Ace Tamil film director Mahendran, who helmed iconic Rajini movies, dies

He was actively involved in stage plays during his college days. Wiki

The auditorium of Alagappa government Arts College in Karaikudi reverberated with students’ whistle sounds and comments. The students were in such a festive mood, because the then superstar MG Ramachandran, who later went on to become the chief minister of Tamil Nadu, was the chief guest at a function held in the college. It was the time his film ‘Nadodi Mannan’ had just completed a hundred day run. The year was 1958.

MGR told the college authorities that he would not deliver a speech but would listen to the students’ views. The first two speakers were forced out of the stage by the celebratory noise at the venue. Then came Deva Alexander, who went on to criticise the commercial elements used in Tamil cinema like duet songs, dream sequences and unrealistic fight scenes. His speech received a thundering applause. MGR appreciated him and opined that he could become a great film critic. But as fate would have it, Alexander went on to become a film-maker.

Born on July 25, 1939, at Ilayangudi in Sivagangai district, Alexander was actively involved in stage plays during his college days. There he had a friend named Alexander Mahendran, who was a popular sprinter. He came to Chennai to study law, but was forced to discontinue, after nine months, owing to economic conditions. He then worked as a journalist in magazines like ‘Inamuzhakkam’ and ‘Tuglaq’ during which time he met MGR again who introduced him to the film industry. Thereafter, he changed his name to Mahendran because of the affection he had for his friend.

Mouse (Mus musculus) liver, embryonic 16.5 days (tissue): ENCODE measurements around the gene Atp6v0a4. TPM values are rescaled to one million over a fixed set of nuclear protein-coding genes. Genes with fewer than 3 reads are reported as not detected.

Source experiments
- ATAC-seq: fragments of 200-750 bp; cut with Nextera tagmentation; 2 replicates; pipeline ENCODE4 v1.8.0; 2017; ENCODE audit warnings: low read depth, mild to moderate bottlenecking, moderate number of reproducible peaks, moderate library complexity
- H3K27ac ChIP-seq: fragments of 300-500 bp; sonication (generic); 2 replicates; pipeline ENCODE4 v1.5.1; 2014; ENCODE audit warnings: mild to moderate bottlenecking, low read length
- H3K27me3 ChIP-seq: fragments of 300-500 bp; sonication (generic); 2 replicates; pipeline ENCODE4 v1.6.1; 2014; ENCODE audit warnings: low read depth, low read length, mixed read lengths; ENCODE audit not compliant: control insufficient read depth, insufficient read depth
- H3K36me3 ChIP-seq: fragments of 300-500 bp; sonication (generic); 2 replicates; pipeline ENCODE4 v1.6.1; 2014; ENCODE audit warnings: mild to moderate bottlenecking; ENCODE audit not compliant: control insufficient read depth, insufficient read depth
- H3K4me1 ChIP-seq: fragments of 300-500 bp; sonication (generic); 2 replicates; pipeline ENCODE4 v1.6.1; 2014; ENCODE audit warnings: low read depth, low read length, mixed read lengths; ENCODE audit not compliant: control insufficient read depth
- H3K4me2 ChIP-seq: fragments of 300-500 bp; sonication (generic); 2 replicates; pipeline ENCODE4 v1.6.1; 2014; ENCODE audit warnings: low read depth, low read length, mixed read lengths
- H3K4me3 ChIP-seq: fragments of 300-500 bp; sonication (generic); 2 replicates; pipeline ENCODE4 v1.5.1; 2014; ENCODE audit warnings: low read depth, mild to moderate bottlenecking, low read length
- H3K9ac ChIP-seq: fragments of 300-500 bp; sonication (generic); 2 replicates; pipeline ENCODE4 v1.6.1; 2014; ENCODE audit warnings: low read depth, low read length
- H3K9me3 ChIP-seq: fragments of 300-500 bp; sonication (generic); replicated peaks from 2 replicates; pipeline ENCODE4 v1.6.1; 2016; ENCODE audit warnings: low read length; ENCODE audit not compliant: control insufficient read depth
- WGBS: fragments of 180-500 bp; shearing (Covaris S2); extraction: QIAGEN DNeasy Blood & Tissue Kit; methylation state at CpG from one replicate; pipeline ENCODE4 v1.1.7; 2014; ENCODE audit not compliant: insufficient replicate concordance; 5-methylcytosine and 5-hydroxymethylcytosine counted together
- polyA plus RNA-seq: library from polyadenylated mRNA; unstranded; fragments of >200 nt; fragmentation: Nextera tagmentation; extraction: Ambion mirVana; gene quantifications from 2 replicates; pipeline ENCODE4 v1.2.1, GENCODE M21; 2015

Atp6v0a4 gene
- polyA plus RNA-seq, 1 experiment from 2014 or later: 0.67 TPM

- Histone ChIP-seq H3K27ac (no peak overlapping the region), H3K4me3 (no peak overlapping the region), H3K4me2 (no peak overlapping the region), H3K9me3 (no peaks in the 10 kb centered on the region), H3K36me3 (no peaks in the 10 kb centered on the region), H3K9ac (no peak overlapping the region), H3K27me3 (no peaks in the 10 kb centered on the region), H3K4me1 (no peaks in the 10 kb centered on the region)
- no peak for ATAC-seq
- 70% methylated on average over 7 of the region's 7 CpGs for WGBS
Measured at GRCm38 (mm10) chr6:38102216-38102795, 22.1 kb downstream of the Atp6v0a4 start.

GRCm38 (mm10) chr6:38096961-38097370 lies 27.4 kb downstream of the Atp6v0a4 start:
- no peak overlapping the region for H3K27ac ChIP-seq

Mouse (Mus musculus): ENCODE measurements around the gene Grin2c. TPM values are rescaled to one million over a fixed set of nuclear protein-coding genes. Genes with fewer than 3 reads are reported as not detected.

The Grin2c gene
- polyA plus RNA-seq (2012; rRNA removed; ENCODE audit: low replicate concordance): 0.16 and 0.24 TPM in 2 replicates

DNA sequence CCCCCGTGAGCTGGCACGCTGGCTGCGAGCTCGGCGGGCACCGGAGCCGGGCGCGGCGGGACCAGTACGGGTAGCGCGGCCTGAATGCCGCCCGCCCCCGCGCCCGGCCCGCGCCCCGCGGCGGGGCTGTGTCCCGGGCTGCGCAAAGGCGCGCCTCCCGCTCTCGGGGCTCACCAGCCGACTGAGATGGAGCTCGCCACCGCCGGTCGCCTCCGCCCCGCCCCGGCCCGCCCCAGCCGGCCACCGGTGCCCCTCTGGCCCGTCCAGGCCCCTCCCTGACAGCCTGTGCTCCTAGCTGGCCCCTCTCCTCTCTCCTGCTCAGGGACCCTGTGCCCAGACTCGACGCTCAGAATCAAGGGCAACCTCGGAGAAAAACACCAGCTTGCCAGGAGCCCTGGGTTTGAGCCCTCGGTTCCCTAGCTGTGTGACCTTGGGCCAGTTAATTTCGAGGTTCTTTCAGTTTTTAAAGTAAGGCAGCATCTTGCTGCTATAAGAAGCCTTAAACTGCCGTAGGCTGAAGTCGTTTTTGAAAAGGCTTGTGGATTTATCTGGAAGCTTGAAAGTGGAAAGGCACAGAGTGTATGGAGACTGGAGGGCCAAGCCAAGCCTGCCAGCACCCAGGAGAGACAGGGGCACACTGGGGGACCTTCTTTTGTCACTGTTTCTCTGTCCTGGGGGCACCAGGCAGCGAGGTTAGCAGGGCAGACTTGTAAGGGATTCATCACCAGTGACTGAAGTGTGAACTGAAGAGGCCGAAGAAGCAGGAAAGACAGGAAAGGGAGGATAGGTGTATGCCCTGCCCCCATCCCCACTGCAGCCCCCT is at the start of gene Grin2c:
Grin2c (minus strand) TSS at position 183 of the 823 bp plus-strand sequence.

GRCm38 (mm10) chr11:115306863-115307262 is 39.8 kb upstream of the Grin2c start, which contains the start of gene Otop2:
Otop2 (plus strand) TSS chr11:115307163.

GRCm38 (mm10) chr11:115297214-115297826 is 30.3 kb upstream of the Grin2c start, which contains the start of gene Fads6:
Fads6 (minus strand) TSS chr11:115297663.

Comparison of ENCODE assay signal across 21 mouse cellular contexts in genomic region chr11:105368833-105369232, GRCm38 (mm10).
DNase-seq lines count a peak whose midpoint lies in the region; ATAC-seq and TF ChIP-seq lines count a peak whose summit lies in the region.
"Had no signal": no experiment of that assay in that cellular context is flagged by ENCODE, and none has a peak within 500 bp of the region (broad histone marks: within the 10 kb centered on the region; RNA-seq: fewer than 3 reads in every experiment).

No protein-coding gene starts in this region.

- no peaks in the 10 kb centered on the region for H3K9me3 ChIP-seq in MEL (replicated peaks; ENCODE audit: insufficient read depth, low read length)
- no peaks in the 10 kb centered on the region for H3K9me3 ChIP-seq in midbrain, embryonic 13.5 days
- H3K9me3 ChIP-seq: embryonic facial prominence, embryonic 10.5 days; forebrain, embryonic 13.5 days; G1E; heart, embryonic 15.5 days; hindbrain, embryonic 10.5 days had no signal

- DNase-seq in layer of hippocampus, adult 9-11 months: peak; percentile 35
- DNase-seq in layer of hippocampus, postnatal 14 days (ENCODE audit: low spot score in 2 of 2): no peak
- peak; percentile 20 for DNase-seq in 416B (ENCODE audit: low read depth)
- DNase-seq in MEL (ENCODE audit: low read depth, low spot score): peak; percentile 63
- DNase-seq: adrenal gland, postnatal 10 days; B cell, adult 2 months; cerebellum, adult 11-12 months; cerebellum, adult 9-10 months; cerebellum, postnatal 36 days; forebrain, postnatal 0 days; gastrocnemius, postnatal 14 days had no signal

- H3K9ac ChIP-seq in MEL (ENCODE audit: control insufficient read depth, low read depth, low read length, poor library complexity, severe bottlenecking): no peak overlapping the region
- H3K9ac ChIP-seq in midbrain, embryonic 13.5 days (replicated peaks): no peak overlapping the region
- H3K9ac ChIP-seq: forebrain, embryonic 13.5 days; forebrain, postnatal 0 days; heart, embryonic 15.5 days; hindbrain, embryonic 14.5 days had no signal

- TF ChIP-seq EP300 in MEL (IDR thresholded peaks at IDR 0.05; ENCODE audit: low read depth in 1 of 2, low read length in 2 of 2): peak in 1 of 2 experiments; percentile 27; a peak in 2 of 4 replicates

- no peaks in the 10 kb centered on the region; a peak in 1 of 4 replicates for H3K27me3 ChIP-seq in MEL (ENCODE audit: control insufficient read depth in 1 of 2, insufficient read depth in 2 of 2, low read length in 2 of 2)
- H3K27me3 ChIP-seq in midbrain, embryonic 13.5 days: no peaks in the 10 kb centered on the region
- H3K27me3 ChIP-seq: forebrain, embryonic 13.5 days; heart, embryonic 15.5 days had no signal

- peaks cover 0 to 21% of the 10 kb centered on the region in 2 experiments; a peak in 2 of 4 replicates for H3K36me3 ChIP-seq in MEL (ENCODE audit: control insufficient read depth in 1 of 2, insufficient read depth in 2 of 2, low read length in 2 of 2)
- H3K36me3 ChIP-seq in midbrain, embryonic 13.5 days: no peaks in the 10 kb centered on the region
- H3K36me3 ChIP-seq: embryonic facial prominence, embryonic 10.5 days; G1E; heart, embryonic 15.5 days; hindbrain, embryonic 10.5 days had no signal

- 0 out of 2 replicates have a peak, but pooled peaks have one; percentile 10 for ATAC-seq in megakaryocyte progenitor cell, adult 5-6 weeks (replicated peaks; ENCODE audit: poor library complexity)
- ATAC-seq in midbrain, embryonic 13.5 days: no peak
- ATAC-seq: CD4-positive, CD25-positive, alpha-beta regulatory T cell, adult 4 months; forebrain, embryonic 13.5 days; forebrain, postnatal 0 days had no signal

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Subsequently, MGR asked Mahendran to write the screenplay for “Ponniyin Selvan,” the magnum opus of Kalki Krishnamurthy, which MGR wanted to be made into a film. Though the screenplay was completed, for reasons unknown, the project got shelved. MGR then made Mahendran an assistant director in his film ‘Kaanchi Thalaivan’ (1963).

Though his first attempt at writing a screenplay ran aground, his first bid as a film director, came in the way of ‘Mullum Malarum’ (Rajinikanth starrer), a novel that was serialised in the magazine ‘Kalki’, founded by none other than the writer Kalki himself. Johnny’ was another Rajinikanth-starrer that was directed by Mahendran.

By virtue of being a writer, Mahendran went on to work as a screenwriter in many films like ‘Naam Moovar’ (1966), ‘Sabash Thambi’ (1967), ‘Panakkaara Pillai’ (1968) and so on. His major breakthrough came in the form of ‘Thangappadhakkam’ (1974), starring Sivaji Ganesan. Though he wrote the story, it was the dialogue that won him rave reviews.

And when he transformed into a director, he chose to speak through visuals rather than dialogues. He was one of the early directors, who understood the effect of cinema as a visual medium, on account of which he gave a visual form to the works of other writers without diluting the substance.

Of the 38 films he worked for, he directed only 12 of those, out of which five films, namely ‘Mullum Malarum’,  ‘Uthirippookkal’ (1979), ‘Poottaadha Poottukkal’ (1980), ‘Nandu’ (1981) and his last directorial venture ‘Sasanam’ (2006) were based on the works of prominent litterateurs in Tamil.